println!("Claimed {} msats", amount_msat);
    // ...

Similarly, the sender will receive an event when the payment is resolved.

channel_manager.process_pending_events(&|event| match event {
    Event::PaymentSent { payment_id: Some(payment_id), .. } => println!("Paid {}", payment_id),
    Event::PaymentFailed { payment_id, .. } => println!("Failed paying {}", payment_id),
    Event::InvoiceRequestFailed { payment_id, .. } => println!("Failed paying {}", payment_id),
    // ...

These examples work swimmingly when building a Lightning wallet programmatically. However, LDK uniquely exposes the underlying offers (opens new window), blinded paths (opens new window), and onion message (opens new window) modules for direct use. This means you can experiment with building your applications or add BOLT12 support to LND, such as the LNDK (opens new window) project.

# Wait, what about refunds?

Whereas an offer is an “offer to be paid,” a refund is an “offer for money.” Simply put, refunds allow a merchant to present a QR code to a customer to refund a purchase. The customer scans the refund just like it would an offer, but instead of sending the merchant an invoice request, the customer sends an invoice asking the merchant to pay.

LDK has a similar interface for constructing a refund and requesting payment.

let payment_id = PaymentId([42; 32]);
let retry = Retry::Timeout(Duration::from_secs(60));
let refund = channel_manager
        amount_msats, absolute_expiry, payment_id, retry, max_total_routing_fee_msat
    .payer_note("refund for order 1234".to_string())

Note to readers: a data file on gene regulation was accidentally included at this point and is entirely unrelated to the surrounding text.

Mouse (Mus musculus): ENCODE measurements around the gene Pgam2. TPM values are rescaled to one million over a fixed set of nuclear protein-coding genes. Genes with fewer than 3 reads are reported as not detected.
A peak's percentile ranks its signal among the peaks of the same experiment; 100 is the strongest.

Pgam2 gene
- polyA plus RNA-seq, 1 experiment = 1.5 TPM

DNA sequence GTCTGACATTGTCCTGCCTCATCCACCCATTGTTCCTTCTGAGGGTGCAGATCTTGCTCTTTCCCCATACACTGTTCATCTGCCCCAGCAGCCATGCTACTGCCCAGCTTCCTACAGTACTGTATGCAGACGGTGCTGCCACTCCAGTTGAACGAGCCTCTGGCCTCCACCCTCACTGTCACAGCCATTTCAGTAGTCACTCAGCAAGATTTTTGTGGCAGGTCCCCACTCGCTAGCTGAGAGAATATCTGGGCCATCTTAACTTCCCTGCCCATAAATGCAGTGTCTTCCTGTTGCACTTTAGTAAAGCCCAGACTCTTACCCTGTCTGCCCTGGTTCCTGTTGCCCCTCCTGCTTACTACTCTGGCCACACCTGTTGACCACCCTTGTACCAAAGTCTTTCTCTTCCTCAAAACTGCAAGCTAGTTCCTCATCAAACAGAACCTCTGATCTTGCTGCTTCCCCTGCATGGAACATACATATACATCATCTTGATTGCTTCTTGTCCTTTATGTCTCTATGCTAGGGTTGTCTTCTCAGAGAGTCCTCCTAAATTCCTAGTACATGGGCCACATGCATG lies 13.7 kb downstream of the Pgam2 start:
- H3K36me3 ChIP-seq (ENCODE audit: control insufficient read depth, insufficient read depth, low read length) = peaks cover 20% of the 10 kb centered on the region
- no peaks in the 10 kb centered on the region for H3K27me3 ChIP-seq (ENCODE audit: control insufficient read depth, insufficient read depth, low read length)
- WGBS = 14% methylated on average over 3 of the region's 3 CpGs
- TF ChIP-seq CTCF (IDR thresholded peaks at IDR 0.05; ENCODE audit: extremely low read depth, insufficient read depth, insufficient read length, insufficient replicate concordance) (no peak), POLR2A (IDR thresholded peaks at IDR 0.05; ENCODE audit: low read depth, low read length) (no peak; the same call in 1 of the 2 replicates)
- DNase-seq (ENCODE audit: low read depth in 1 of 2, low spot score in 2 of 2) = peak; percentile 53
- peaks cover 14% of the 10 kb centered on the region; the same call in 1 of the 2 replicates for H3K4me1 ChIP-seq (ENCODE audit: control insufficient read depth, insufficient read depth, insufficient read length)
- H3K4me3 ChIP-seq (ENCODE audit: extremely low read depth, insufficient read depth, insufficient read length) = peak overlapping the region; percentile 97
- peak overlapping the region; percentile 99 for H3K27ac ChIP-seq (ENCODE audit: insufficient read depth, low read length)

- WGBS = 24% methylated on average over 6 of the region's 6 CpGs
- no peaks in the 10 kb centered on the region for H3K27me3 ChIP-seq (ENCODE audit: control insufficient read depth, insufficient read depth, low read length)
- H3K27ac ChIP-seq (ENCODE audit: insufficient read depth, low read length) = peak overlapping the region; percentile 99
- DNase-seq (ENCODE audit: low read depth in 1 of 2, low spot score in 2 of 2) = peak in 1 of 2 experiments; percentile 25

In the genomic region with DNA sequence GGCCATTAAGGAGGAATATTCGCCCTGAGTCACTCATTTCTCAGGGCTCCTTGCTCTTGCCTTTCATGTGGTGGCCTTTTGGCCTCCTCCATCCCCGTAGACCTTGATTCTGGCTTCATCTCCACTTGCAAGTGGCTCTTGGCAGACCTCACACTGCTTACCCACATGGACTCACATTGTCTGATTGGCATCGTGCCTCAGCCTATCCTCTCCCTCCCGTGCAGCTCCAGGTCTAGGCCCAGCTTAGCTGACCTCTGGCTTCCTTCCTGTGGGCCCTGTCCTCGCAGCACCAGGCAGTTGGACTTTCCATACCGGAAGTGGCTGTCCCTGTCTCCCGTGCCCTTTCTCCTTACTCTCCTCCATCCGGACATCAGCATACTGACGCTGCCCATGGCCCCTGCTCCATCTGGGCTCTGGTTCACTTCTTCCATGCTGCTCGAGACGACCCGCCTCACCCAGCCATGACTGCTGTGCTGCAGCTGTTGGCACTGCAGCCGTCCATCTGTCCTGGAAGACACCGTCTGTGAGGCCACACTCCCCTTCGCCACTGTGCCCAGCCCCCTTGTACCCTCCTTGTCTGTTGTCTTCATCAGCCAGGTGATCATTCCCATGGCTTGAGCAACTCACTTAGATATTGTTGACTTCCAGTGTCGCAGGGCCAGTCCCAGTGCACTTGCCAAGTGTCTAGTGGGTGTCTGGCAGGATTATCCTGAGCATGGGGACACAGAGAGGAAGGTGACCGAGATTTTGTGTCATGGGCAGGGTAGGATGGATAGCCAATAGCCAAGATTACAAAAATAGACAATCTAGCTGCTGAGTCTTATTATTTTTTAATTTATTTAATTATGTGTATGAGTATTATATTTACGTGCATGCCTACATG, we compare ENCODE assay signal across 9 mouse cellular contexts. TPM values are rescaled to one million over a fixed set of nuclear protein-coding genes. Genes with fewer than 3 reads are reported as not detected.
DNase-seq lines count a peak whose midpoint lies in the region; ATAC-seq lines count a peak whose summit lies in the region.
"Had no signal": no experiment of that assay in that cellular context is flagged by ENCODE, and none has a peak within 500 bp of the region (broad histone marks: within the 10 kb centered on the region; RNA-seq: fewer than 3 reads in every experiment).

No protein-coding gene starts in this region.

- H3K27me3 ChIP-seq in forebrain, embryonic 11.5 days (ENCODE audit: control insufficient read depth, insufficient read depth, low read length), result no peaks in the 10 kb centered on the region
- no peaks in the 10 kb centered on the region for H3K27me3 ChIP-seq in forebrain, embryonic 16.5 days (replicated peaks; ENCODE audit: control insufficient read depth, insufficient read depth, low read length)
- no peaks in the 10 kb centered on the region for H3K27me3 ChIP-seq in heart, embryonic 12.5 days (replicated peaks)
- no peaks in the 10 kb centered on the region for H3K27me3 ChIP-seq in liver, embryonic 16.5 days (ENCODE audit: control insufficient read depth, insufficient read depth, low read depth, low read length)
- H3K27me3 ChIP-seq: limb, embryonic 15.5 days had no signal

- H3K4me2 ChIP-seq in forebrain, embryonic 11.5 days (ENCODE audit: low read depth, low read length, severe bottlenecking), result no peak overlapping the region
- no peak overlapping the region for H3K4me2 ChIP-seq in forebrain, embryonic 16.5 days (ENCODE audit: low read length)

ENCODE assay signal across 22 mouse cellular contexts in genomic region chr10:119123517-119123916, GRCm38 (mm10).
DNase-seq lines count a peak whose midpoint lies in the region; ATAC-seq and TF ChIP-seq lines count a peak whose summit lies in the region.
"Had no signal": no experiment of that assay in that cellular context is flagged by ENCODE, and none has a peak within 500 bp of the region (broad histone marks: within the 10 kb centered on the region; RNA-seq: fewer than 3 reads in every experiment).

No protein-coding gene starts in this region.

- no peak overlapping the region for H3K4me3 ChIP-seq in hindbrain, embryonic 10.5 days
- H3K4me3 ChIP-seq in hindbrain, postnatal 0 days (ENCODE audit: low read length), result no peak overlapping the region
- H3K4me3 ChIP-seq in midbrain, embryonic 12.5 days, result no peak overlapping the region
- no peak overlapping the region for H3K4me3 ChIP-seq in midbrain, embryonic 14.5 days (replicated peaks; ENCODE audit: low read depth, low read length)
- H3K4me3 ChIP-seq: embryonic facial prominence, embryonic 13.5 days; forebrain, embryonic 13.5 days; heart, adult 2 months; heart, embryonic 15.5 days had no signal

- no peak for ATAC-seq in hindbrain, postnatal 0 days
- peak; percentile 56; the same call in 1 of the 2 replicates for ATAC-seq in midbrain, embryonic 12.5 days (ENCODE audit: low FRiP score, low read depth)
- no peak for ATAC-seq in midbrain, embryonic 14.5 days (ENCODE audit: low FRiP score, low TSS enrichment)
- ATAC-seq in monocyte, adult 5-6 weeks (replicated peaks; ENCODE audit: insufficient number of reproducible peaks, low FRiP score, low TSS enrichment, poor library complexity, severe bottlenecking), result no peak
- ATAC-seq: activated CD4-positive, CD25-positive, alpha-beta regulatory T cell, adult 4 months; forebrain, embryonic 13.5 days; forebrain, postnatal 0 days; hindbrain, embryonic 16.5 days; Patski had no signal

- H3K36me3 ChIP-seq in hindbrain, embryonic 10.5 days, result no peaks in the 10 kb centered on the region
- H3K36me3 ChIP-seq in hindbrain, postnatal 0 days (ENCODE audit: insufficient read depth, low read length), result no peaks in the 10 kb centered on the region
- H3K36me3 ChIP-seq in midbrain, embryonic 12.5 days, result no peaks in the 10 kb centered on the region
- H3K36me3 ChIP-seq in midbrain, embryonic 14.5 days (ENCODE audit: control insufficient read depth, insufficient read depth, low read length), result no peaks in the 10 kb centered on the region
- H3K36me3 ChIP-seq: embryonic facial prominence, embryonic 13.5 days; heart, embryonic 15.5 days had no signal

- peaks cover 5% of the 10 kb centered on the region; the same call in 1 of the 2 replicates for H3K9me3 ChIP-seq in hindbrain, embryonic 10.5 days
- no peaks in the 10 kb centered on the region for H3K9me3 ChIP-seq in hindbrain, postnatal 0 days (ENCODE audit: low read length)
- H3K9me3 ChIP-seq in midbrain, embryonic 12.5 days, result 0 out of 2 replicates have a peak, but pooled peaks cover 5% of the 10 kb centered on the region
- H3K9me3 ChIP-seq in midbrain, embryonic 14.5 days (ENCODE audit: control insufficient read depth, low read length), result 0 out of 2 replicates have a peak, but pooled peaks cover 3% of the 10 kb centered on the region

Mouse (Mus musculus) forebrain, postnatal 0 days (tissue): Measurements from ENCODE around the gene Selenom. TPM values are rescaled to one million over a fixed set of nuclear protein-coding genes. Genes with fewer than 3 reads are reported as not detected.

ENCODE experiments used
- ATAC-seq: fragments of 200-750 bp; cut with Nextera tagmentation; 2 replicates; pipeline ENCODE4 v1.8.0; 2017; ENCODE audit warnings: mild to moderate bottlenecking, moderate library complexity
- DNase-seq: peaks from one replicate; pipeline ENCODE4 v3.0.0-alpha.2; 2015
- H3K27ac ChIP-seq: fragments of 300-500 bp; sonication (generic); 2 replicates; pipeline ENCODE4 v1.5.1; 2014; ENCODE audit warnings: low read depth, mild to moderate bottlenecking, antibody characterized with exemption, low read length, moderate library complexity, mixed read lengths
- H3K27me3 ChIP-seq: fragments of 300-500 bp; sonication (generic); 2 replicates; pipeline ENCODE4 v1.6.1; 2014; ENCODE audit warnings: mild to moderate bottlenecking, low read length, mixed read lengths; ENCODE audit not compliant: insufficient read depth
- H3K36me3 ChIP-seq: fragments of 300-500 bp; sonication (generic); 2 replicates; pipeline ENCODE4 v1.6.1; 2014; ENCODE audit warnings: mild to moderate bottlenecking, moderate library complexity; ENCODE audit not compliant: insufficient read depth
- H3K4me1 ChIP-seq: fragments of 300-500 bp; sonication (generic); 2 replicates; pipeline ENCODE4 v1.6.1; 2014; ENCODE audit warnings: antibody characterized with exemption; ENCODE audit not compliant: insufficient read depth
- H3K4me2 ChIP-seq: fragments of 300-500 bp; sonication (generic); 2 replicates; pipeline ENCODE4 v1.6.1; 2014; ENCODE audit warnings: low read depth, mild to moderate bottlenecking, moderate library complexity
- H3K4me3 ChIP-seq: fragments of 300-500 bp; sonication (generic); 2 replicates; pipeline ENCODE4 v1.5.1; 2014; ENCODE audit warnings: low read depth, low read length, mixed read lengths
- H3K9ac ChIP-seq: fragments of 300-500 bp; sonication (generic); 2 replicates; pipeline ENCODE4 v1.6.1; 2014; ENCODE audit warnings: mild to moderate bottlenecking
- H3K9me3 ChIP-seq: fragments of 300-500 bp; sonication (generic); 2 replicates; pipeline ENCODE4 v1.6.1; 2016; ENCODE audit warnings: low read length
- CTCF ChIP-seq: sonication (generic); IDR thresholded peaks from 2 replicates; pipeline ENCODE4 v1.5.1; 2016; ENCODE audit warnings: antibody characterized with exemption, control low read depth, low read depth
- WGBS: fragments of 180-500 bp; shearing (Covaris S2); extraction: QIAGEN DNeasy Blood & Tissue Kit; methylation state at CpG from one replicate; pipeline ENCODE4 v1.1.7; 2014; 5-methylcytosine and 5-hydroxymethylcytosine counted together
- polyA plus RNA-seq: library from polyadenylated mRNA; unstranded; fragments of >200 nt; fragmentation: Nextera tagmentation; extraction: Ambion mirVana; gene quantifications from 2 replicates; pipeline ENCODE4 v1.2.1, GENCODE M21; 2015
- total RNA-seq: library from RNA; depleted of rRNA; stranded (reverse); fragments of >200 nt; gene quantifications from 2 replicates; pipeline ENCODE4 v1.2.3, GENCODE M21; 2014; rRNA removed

let bech32_refund = refund.to_string();

Like when paying an offer, LDK will track a pending payment and surface events just the same. However, for inbound payments the events will use PaymentPurpose::Bolt12RefundPayment instead.

# Achieving statelessness

Both offer and invoice requests contain a metadata field. This helps LDK store minimal information about a payment. For inbound payments, this equals nothing at all! So how does it work?

LDK generates a random nonce for an offer and, along with the offer’s TLV records, computes an HMAC using a secret key. The HMAC is used to derive a key to sign the invoice. The nonce is then stored in the offer’s metadata to re-derive the signing key later.

When an invoice request is received, it contains all the offer’s TLV records, including the metadata. By re-deriving the signing key from the metadata and TLV records, LDK can verify that the offer is authentic by checking whether the re-derived signing key corresponds to the offer’s signing pubkey. Now, it can create and sign an invoice with the key.

If you prefer to use your signing key, LDK will also include the HMAC in the metadata. Authentication then consists of re-computing the HMAC and comparing it against the one in the metadata.

An invoice request has its own payer metadata, which is similarly generated and includes an encrypted payment ID. Thus, when LDK receives an invoice, it can look up a pending payment with the ID and decide if the invoice should be paid after a similar authentication.

Offer metadata

Metadata consists primarily of a nonce and an optional HMAC, while outbound payments include an encrypted payment ID used for look-up upon receiving an invoice

# What’s next?

BOLT12 is still in a very early stage of adoption, but as you can see, there’s much promise. In the next post, we’ll explore one of the most crucial problems in Lightning—receiving offline—and how BOLT12 and asynchronous payments solve it.